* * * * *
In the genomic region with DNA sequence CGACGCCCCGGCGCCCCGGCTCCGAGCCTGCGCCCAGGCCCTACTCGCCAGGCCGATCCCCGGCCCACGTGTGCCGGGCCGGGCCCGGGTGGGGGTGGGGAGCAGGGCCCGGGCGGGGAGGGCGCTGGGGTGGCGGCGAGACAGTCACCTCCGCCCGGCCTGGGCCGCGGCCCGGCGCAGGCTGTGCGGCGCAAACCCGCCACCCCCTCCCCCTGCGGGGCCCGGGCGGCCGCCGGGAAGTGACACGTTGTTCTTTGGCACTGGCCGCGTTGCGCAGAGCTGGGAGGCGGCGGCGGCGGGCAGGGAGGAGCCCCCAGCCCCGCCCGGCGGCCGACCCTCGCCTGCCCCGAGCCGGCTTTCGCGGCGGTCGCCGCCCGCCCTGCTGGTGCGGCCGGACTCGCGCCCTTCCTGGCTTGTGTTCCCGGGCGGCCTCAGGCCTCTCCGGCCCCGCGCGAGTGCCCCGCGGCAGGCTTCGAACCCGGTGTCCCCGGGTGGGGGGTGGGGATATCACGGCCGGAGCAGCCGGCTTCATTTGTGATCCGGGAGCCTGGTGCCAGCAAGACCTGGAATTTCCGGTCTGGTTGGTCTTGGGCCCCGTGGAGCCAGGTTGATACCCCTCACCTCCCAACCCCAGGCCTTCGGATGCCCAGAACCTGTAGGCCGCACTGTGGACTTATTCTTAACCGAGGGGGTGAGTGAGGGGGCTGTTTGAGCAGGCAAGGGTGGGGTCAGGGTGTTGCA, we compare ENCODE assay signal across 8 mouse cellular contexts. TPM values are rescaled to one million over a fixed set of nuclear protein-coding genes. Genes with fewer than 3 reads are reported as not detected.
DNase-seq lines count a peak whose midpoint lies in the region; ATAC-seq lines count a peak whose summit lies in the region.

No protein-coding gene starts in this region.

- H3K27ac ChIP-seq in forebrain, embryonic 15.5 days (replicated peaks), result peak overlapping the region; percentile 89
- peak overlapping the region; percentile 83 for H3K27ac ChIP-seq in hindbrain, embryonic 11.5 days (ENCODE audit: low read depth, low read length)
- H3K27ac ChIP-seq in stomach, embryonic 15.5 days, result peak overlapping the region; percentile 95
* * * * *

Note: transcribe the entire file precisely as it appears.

In the genomic region with DNA sequence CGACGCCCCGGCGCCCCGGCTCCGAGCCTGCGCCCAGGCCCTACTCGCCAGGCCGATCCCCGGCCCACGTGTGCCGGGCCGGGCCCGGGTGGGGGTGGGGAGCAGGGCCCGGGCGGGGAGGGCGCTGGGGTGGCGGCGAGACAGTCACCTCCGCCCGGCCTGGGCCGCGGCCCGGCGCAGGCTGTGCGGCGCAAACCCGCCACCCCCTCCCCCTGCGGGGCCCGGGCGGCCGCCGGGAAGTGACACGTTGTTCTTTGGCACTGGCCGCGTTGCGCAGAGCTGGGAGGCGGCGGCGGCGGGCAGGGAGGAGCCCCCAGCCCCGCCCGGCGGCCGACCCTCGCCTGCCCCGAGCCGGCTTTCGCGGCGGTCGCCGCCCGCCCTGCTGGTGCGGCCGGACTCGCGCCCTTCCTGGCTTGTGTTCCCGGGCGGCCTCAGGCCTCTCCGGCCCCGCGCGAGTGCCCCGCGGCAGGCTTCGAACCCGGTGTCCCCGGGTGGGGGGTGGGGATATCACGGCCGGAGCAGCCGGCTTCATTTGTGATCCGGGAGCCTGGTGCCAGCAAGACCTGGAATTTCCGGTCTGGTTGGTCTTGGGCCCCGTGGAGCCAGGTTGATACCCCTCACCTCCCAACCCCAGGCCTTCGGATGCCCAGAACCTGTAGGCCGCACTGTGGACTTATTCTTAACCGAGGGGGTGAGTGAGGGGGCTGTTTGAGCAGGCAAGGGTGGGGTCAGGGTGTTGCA, we compare ENCODE assay signal across 8 mouse cellular contexts. TPM values are rescaled to one million over a fixed set of nuclear protein-coding genes. Genes with fewer than 3 reads are reported as not detected.
DNase-seq lines count a peak whose midpoint lies in the region; ATAC-seq lines count a peak whose summit lies in the region.

No protein-coding gene starts in this region.

- H3K27ac ChIP-seq in forebrain, embryonic 15.5 days (replicated peaks), result peak overlapping the region; percentile 89
- peak overlapping the region; percentile 83 for H3K27ac ChIP-seq in hindbrain, embryonic 11.5 days (ENCODE audit: low read depth, low read length)
- H3K27ac ChIP-seq in stomach, embryonic 15.5 days, result peak overlapping the region; percentile 95